If you’ve been a small business owner or manager for a long enough period of time, you should know keeping your business and customer data is of the utmost importance.
Part of keeping that data secured means being PCI DSS (Payment Card Industry Data Security Standard) compliant. Even though as a small business you should have much less card data to store and process in comparison to a large corporation, so long as you accept credit card payments of any kind you must be compliant.
You also likely have less resources and a smaller budget for being PSI compliant in contrast to a larger corporation as well. It’s for this reason that many small businesses struggle with properly implementing PCI requirements.
Here are four PCI compliance tips for your small business:
Tip #1 – Choose A Web Host That Is PCI Compliant
Do you sell products or services online and thus take payments from customers on your website?
If so, you will definitely need to make sure you have a web host that is fully PCI compliant. It’s up to you to research or contact your web host itself to find out if it is.
As a general rule, cheaper shared hosting plans are usually (but not always) not compliant with PCI DSS standards. However, you should be able to use a non-compliant web host so long as customers are directed to a payment site that is complaint, such as PayPal.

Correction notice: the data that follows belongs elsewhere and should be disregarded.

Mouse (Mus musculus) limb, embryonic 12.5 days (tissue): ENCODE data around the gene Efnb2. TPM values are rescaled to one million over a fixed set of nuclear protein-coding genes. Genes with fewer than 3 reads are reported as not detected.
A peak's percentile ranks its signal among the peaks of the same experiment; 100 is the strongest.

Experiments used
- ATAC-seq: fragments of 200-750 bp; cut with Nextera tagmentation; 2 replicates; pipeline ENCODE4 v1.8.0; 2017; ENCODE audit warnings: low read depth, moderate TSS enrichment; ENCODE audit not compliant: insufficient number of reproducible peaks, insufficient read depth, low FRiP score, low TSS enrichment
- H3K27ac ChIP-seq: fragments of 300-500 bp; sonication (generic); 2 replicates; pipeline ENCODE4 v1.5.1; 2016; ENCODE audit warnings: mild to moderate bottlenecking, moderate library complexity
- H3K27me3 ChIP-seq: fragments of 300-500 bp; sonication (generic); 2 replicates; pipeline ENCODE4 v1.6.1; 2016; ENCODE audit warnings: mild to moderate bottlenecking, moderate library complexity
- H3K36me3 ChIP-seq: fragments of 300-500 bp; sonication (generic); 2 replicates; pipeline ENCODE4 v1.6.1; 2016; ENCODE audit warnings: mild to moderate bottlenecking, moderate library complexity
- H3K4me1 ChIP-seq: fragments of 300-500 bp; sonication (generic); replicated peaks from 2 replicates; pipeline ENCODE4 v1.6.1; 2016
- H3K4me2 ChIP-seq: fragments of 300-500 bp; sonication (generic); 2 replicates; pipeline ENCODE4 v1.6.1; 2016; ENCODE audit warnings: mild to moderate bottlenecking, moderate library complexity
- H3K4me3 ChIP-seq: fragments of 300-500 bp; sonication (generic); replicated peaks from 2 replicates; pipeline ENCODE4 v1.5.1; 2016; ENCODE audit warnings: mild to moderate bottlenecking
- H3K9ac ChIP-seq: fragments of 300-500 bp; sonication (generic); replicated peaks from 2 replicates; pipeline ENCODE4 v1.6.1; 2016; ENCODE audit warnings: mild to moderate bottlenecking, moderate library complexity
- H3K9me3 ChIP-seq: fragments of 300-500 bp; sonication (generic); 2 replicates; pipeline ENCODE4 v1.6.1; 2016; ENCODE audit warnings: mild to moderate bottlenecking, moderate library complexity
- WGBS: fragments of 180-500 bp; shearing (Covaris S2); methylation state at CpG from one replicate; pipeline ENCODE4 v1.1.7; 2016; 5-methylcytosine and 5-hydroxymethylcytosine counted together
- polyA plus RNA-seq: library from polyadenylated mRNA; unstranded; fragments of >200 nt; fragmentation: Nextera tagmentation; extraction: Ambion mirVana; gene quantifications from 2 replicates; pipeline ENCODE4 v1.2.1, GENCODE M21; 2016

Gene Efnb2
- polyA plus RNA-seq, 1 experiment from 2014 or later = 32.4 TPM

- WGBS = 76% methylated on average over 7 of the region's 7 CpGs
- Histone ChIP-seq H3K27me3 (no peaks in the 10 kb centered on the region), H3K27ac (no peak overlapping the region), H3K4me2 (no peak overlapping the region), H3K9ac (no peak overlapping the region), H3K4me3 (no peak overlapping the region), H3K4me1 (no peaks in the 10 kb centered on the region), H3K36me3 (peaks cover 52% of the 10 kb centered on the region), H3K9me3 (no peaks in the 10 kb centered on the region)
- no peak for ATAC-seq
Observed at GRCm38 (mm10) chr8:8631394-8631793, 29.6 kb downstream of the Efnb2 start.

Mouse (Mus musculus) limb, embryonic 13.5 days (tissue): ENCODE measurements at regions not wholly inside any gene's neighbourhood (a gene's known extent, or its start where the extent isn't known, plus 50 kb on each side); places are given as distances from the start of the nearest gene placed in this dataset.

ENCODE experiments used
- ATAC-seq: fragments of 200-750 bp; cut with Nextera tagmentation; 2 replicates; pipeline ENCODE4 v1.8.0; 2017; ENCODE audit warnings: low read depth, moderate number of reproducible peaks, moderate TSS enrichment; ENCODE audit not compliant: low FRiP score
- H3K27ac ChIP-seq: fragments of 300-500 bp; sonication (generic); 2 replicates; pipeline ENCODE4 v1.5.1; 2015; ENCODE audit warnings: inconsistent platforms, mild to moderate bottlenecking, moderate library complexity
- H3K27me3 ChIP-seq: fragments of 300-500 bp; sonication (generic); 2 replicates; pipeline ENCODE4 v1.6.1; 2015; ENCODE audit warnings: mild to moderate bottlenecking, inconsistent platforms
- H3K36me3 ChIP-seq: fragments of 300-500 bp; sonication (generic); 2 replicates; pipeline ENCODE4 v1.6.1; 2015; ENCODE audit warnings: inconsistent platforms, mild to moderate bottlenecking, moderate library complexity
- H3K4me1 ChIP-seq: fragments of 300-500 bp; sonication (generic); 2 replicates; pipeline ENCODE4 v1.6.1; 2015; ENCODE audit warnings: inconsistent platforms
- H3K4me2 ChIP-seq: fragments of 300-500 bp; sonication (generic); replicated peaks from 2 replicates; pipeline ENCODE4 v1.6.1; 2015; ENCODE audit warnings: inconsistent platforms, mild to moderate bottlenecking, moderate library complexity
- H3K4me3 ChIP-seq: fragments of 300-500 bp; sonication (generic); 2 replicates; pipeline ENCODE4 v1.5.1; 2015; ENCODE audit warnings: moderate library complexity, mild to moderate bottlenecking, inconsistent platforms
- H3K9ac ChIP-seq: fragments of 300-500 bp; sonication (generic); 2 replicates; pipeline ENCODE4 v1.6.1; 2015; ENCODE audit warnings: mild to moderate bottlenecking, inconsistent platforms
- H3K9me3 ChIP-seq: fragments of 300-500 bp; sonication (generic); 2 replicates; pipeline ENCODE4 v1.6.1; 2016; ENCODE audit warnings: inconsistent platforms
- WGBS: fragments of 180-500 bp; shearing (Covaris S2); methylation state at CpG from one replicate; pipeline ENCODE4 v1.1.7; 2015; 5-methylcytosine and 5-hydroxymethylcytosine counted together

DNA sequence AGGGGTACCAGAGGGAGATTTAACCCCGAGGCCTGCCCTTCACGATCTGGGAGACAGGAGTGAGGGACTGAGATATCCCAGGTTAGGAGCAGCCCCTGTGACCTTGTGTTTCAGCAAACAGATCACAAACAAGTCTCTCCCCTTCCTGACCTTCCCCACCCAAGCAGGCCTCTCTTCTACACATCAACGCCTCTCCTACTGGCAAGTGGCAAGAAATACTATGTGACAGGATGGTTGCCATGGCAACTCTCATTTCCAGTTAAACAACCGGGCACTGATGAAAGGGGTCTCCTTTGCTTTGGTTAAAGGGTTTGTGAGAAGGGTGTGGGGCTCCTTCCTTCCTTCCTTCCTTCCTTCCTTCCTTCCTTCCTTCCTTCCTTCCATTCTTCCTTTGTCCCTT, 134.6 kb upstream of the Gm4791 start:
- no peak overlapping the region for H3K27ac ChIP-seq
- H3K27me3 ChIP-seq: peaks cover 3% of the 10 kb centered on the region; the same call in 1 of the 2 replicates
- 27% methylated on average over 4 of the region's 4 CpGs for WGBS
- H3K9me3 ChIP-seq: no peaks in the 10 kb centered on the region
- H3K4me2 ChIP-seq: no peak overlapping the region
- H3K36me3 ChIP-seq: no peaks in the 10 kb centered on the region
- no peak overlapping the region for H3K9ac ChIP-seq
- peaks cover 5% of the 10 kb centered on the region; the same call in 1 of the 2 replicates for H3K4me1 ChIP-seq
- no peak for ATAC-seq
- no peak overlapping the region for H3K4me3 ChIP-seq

Tip #2 – Complete The PCI Self-Assessment Test
Yes, there really is a test you can take to determine if your business is PCI compliant or not. You will actually be required to take this test if your business is a Level 4 business, meaning you process less than one million transactions per year.
The test simply asks you a series of ‘yes or no’ questions regarding the data security of your business.
Tip #3 – Don’t Store Your Cardholder Data
One of the best ways to simplify security measures for payment card industry compliance is simply to not store any cardholder data for your customers, both in digital and written forms.
To do this, you can use a payment processor or a card reader that will not retain the information on your system. As a result, you won’t need to worry about encrypting your customer cardholder data to protect it.
Tip #4 – Teach Your Employees
You can’t be the only one who’s educated about PCI compliance and standards. Your employees and anyone else who works in your business need to be as well.
Talk to them how to protect credit card information and other customer information. You also need to inform them your company’s policy on data security and how not complying with PCI standards can have drastic consequences.
PCI Compliance Tips
Remember, your business must be PCI compliant so long as you accept credit data. For this reason along, taking all the steps to ensuring you are compliant will be worth all the trouble in the long run.